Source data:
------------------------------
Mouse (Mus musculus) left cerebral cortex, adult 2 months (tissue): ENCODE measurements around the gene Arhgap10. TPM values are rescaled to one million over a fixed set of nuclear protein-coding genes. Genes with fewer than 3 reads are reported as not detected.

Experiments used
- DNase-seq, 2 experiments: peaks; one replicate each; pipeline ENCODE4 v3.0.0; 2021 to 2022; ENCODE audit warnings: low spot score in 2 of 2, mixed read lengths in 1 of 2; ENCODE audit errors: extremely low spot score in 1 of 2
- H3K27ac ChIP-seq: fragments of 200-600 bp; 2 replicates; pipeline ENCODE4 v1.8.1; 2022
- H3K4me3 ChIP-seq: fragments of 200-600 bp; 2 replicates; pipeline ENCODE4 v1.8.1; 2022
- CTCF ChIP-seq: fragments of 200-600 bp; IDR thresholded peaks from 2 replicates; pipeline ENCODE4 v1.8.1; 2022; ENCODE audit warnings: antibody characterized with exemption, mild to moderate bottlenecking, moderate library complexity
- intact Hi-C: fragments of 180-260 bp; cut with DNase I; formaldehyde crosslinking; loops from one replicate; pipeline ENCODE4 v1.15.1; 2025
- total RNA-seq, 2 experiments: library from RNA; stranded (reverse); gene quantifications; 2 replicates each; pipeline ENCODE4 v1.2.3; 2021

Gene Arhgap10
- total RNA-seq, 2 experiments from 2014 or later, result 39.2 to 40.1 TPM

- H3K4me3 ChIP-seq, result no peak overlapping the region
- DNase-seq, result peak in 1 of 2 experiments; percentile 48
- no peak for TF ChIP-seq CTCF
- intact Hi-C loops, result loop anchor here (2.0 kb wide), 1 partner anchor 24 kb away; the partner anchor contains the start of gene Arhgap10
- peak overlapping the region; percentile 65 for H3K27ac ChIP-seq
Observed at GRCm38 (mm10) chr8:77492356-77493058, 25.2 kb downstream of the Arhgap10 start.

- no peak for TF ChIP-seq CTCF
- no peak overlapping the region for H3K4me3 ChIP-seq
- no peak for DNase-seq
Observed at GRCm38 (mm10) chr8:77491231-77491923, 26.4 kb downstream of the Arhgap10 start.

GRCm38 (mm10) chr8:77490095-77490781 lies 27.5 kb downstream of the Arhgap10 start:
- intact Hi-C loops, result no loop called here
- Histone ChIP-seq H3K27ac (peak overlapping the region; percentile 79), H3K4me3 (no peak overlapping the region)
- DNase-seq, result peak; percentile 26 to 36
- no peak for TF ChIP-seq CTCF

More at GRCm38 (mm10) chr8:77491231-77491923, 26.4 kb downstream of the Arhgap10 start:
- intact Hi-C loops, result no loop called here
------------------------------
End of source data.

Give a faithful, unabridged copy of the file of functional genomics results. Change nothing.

Mouse (Mus musculus) left cerebral cortex, adult 2 months (tissue): ENCODE measurements around the gene Arhgap10. TPM values are rescaled to one million over a fixed set of nuclear protein-coding genes. Genes with fewer than 3 reads are reported as not detected.

Experiments used
- DNase-seq, 2 experiments: peaks; one replicate each; pipeline ENCODE4 v3.0.0; 2021 to 2022; ENCODE audit warnings: low spot score in 2 of 2, mixed read lengths in 1 of 2; ENCODE audit errors: extremely low spot score in 1 of 2
- H3K27ac ChIP-seq: fragments of 200-600 bp; 2 replicates; pipeline ENCODE4 v1.8.1; 2022
- H3K4me3 ChIP-seq: fragments of 200-600 bp; 2 replicates; pipeline ENCODE4 v1.8.1; 2022
- CTCF ChIP-seq: fragments of 200-600 bp; IDR thresholded peaks from 2 replicates; pipeline ENCODE4 v1.8.1; 2022; ENCODE audit warnings: antibody characterized with exemption, mild to moderate bottlenecking, moderate library complexity
- intact Hi-C: fragments of 180-260 bp; cut with DNase I; formaldehyde crosslinking; loops from one replicate; pipeline ENCODE4 v1.15.1; 2025
- total RNA-seq, 2 experiments: library from RNA; stranded (reverse); gene quantifications; 2 replicates each; pipeline ENCODE4 v1.2.3; 2021

Gene Arhgap10
- total RNA-seq, 2 experiments from 2014 or later, result 39.2 to 40.1 TPM

- H3K4me3 ChIP-seq, result no peak overlapping the region
- DNase-seq, result peak in 1 of 2 experiments; percentile 48
- no peak for TF ChIP-seq CTCF
- intact Hi-C loops, result loop anchor here (2.0 kb wide), 1 partner anchor 24 kb away; the partner anchor contains the start of gene Arhgap10
- peak overlapping the region; percentile 65 for H3K27ac ChIP-seq
Observed at GRCm38 (mm10) chr8:77492356-77493058, 25.2 kb downstream of the Arhgap10 start.

- no peak for TF ChIP-seq CTCF
- no peak overlapping the region for H3K4me3 ChIP-seq
- no peak for DNase-seq
Observed at GRCm38 (mm10) chr8:77491231-77491923, 26.4 kb downstream of the Arhgap10 start.

GRCm38 (mm10) chr8:77490095-77490781 lies 27.5 kb downstream of the Arhgap10 start:
- intact Hi-C loops, result no loop called here
- Histone ChIP-seq H3K27ac (peak overlapping the region; percentile 79), H3K4me3 (no peak overlapping the region)
- DNase-seq, result peak; percentile 26 to 36
- no peak for TF ChIP-seq CTCF

More at GRCm38 (mm10) chr8:77491231-77491923, 26.4 kb downstream of the Arhgap10 start:
- intact Hi-C loops, result no loop called here